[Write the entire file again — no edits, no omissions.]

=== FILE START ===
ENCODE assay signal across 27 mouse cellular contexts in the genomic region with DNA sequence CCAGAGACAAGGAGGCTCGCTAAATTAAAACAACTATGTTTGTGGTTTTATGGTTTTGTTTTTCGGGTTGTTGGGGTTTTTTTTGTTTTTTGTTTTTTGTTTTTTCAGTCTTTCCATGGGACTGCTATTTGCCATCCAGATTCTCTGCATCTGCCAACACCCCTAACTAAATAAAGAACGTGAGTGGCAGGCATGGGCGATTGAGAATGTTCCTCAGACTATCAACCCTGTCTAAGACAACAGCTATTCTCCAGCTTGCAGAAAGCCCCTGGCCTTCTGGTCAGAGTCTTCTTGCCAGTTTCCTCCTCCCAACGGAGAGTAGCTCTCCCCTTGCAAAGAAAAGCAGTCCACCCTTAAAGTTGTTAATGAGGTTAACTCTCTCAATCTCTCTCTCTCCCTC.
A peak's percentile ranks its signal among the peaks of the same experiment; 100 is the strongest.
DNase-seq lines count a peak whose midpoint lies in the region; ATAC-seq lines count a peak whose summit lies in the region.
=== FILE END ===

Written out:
ENCODE assay signal across 27 mouse cellular contexts in the genomic region with DNA sequence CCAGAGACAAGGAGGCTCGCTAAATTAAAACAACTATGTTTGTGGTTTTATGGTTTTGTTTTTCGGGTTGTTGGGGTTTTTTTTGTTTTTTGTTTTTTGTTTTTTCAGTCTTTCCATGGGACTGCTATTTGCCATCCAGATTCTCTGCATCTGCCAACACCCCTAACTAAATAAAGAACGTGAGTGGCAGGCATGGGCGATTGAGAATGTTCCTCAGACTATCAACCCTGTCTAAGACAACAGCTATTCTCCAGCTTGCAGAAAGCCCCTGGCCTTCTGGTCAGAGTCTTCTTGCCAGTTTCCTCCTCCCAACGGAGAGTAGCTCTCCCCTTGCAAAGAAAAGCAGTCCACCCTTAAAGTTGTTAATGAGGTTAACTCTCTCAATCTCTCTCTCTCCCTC.
A peak's percentile ranks its signal among the peaks of the same experiment; 100 is the strongest.
DNase-seq lines count a peak whose midpoint lies in the region; ATAC-seq lines count a peak whose summit lies in the region.